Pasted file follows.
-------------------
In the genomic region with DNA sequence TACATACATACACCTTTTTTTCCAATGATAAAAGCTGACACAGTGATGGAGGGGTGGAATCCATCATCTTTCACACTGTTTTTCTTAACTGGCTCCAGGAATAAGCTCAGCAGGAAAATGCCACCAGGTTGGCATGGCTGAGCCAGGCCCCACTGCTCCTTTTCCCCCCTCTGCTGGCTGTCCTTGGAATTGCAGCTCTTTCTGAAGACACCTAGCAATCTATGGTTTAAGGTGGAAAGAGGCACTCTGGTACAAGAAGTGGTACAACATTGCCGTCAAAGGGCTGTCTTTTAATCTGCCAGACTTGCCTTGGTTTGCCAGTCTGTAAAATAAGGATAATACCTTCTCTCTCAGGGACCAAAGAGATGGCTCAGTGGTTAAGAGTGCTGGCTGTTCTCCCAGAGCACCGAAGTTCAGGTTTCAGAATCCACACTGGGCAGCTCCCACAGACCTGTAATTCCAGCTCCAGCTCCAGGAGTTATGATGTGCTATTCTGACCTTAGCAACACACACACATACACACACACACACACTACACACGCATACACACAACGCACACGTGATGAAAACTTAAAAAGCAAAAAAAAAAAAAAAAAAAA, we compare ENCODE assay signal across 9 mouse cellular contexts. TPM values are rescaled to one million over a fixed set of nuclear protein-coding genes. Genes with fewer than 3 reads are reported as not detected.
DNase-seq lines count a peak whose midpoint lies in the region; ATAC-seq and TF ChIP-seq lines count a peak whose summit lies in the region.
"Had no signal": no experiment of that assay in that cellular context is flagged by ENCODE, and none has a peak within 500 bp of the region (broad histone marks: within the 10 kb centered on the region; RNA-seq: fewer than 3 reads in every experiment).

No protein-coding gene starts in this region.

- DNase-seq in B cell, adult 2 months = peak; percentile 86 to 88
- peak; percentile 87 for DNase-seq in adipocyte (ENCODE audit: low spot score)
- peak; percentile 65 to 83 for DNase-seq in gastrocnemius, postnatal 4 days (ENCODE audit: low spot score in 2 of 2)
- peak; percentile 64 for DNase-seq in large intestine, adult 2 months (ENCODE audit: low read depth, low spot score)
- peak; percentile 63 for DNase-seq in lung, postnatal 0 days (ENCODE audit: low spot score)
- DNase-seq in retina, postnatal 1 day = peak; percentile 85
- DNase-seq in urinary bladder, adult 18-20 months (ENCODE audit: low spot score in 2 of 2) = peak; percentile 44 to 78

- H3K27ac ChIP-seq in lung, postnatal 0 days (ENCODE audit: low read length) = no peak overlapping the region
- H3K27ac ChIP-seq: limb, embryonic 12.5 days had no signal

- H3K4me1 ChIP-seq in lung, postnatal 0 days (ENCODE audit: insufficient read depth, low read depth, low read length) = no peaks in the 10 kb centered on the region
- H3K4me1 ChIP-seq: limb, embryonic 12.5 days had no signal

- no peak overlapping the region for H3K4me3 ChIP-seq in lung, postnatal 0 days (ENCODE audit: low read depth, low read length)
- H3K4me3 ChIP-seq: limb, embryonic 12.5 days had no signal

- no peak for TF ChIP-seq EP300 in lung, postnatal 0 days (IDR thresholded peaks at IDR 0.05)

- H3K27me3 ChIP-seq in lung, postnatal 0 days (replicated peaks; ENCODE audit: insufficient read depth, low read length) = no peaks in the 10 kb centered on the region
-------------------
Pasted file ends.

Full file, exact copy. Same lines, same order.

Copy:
In the genomic region with DNA sequence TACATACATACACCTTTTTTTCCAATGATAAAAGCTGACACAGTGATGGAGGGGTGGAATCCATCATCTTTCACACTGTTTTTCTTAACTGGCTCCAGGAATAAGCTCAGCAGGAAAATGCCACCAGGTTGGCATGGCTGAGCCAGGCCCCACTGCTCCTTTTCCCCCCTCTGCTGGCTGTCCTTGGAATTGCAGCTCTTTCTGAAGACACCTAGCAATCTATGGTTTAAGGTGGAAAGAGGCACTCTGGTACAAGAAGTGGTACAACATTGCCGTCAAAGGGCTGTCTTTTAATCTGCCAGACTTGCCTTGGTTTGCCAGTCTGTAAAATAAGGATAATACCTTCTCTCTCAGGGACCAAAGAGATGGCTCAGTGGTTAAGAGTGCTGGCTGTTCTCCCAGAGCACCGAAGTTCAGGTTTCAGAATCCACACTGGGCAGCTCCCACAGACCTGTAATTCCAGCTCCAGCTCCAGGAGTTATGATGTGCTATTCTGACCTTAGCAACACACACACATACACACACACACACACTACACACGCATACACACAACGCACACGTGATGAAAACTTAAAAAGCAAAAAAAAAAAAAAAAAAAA, we compare ENCODE assay signal across 9 mouse cellular contexts. TPM values are rescaled to one million over a fixed set of nuclear protein-coding genes. Genes with fewer than 3 reads are reported as not detected.
DNase-seq lines count a peak whose midpoint lies in the region; ATAC-seq and TF ChIP-seq lines count a peak whose summit lies in the region.
"Had no signal": no experiment of that assay in that cellular context is flagged by ENCODE, and none has a peak within 500 bp of the region (broad histone marks: within the 10 kb centered on the region; RNA-seq: fewer than 3 reads in every experiment).

No protein-coding gene starts in this region.

- DNase-seq in B cell, adult 2 months = peak; percentile 86 to 88
- peak; percentile 87 for DNase-seq in adipocyte (ENCODE audit: low spot score)
- peak; percentile 65 to 83 for DNase-seq in gastrocnemius, postnatal 4 days (ENCODE audit: low spot score in 2 of 2)
- peak; percentile 64 for DNase-seq in large intestine, adult 2 months (ENCODE audit: low read depth, low spot score)
- peak; percentile 63 for DNase-seq in lung, postnatal 0 days (ENCODE audit: low spot score)
- DNase-seq in retina, postnatal 1 day = peak; percentile 85
- DNase-seq in urinary bladder, adult 18-20 months (ENCODE audit: low spot score in 2 of 2) = peak; percentile 44 to 78

- H3K27ac ChIP-seq in lung, postnatal 0 days (ENCODE audit: low read length) = no peak overlapping the region
- H3K27ac ChIP-seq: limb, embryonic 12.5 days had no signal

- H3K4me1 ChIP-seq in lung, postnatal 0 days (ENCODE audit: insufficient read depth, low read depth, low read length) = no peaks in the 10 kb centered on the region
- H3K4me1 ChIP-seq: limb, embryonic 12.5 days had no signal

- no peak overlapping the region for H3K4me3 ChIP-seq in lung, postnatal 0 days (ENCODE audit: low read depth, low read length)
- H3K4me3 ChIP-seq: limb, embryonic 12.5 days had no signal

- no peak for TF ChIP-seq EP300 in lung, postnatal 0 days (IDR thresholded peaks at IDR 0.05)

- H3K27me3 ChIP-seq in lung, postnatal 0 days (replicated peaks; ENCODE audit: insufficient read depth, low read length) = no peaks in the 10 kb centered on the region